This process is no different to what the Paralympics undertake due to the various disability levels and if we want to ensure we are competing on equal footing with competitors who share the same level of deafness as you then this is the way to go.
But, there are and may will be some devious people who will take advantage of this situation for their own personal cause and in this day and age it may be the case of proper ‘due diligence’ checks to ensure everything is above board. I understand you only need to do this once and unless you had a miracle recovering from your hearing loss that puts you above the compliance level one should not have to worry.
Yes it can be a little insulting and frustrating not to mention costly in this respect. Perhaps If Deaf Sports Australia and all states plus relevant deaf sports associations could approach Australian Hearing to develop and distribute a ‘one off’ special ‘hearing loss confirmation card’ it may go well towards eliminating and verifying (just like a car license) that you have an invisible disability that qualifies you to partake in any sport or to obtain appropriate support/services etc?
I have met many people with level of hearig loss to have their hearing loss worsen over time. These groups are growing and we should be embracing them as much as possible if we want to show strenth in the numbers and be able to truly identify the status of hearing loss and its challenges in Australia and learn how we can best accomodate them on a fair and even level playing field.
Our biggest dilemma has always been that our disability is invisible and we are constantly scrutinised whether we are genuine or not. The public also have yet to appreciate just how complex and challenging being deaf can be so with this stigma we need to be proactive, innovative and show integrity of ourselves to eliminate the potential of a non-deaf person abusing a system that will only impose greater pain and hardship on us in the future.
A good response Dean and I do get where you are coming from but maintain that common sense is all that is required. Perhaps we could have a rule that says all people that want to be considered for international events must submit an audiogram. I maintain that requiring everyone to submit one is overkill and that the incidence of abuse in the system here in Australia where state teams have picked people who are not Deaf is low if almost non existent. If someone walks onto court with two cochlear implants do you really need to submit an audiogram. What are we going to do about past winners. Ask they submit an audiogram or have their titles taken away? I just want to play and have a beerM If someone beats me and their hearing loss is 38 DB instead of 40 … I really don’t care. Most of us are init for the fun ….and friendships. Once we lose that sense of trust and desire to just participate and have fun and replave it with suspicion and conforming mentality we lose the real spirit of sport and participation. For me that’s incredibly sad.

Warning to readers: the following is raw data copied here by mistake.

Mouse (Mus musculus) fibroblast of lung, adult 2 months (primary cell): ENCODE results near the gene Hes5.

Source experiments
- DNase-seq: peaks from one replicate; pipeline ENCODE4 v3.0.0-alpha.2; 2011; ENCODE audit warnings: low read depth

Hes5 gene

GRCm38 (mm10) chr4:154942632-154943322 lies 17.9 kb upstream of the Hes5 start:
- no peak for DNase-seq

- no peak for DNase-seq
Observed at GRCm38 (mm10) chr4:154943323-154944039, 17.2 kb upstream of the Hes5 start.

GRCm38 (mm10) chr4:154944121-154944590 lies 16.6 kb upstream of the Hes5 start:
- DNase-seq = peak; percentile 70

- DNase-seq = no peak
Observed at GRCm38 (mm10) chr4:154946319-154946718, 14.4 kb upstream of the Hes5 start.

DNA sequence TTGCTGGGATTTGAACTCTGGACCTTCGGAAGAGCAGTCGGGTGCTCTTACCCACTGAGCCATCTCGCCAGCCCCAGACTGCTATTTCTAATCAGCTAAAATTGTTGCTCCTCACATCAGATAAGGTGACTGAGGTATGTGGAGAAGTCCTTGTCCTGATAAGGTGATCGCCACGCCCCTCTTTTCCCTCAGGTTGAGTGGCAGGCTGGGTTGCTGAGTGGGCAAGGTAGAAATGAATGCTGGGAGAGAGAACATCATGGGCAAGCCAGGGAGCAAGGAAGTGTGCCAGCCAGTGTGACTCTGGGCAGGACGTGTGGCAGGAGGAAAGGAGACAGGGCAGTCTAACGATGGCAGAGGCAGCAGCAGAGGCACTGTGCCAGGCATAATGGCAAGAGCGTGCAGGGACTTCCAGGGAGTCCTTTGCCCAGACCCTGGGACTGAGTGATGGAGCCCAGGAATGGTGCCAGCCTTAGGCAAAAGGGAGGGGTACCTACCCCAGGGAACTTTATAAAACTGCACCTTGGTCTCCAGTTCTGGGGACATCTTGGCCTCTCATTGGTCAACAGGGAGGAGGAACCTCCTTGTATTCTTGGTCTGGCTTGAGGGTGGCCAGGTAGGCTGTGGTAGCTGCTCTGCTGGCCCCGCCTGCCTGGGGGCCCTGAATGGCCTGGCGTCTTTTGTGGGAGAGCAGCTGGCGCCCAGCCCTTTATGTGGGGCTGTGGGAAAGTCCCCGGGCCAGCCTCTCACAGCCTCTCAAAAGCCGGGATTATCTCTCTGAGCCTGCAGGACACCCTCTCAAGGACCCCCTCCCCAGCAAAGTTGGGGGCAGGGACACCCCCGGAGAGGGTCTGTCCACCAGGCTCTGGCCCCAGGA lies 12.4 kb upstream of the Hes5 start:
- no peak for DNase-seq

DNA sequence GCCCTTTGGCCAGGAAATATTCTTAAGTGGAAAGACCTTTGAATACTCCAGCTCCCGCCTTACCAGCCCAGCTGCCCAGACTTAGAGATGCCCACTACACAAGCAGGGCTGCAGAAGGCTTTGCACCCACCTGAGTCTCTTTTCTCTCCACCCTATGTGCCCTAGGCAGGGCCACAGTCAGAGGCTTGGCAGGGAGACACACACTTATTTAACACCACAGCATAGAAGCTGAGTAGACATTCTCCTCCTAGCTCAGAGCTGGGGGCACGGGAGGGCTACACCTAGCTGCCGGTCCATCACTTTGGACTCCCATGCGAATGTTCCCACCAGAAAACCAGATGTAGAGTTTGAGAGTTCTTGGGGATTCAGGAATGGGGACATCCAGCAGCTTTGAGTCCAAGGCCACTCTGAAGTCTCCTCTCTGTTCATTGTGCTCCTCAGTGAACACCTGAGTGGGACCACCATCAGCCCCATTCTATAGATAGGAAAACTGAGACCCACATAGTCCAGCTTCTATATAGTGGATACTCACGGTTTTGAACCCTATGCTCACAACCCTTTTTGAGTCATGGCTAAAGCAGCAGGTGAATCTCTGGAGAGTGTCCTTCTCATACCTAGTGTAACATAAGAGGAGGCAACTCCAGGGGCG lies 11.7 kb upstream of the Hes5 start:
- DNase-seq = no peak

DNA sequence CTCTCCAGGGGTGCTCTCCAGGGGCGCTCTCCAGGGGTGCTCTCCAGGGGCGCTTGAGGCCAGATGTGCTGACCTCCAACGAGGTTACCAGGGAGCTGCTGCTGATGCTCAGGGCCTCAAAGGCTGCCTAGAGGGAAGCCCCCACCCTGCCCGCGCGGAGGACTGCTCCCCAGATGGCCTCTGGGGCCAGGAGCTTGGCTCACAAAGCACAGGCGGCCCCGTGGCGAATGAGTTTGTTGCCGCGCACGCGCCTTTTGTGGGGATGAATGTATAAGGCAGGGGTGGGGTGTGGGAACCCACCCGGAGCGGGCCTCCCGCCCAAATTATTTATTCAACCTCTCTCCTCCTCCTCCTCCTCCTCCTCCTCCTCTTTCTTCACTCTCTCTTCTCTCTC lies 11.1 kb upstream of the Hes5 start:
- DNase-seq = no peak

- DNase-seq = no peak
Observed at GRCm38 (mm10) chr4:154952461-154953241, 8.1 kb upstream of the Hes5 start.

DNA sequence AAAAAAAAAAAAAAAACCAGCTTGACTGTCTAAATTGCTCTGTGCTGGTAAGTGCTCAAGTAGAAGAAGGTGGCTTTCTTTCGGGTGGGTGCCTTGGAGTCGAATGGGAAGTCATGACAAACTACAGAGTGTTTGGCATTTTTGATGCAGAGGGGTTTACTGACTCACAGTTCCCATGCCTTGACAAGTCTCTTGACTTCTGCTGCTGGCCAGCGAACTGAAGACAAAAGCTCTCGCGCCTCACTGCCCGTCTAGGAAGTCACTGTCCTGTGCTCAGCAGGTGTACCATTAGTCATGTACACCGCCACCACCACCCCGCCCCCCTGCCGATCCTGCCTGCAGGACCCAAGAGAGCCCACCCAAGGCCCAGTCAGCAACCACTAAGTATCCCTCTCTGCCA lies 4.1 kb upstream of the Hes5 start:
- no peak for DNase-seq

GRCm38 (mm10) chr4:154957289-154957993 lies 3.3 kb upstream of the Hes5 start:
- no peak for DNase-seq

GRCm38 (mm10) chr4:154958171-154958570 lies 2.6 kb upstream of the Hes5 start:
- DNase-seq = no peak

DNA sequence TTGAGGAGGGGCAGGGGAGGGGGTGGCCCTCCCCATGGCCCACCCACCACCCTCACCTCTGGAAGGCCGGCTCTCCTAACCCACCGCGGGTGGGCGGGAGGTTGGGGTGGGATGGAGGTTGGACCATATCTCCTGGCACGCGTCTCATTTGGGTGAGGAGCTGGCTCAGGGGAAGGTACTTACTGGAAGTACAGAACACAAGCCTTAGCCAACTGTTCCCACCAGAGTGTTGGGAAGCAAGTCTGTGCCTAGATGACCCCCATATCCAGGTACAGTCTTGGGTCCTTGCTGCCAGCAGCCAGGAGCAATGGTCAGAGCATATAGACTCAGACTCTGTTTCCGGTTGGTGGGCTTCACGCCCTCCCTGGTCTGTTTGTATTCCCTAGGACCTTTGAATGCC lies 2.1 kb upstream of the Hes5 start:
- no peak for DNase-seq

You don’t need to prove anything, the advice I got was (1) NEVER suggest to anyone you have a good speaking voice (2) Sign everything and anything (3) Indicate you have been dependent/reliant on care, interpreting, and social services most of your life (4) You went to a deaf school. (5) Tell them you have learning difficulties. (6) Say you don’t really follow English all that well. (7) You cannot follow people who speak at all. (Works for deaf culture).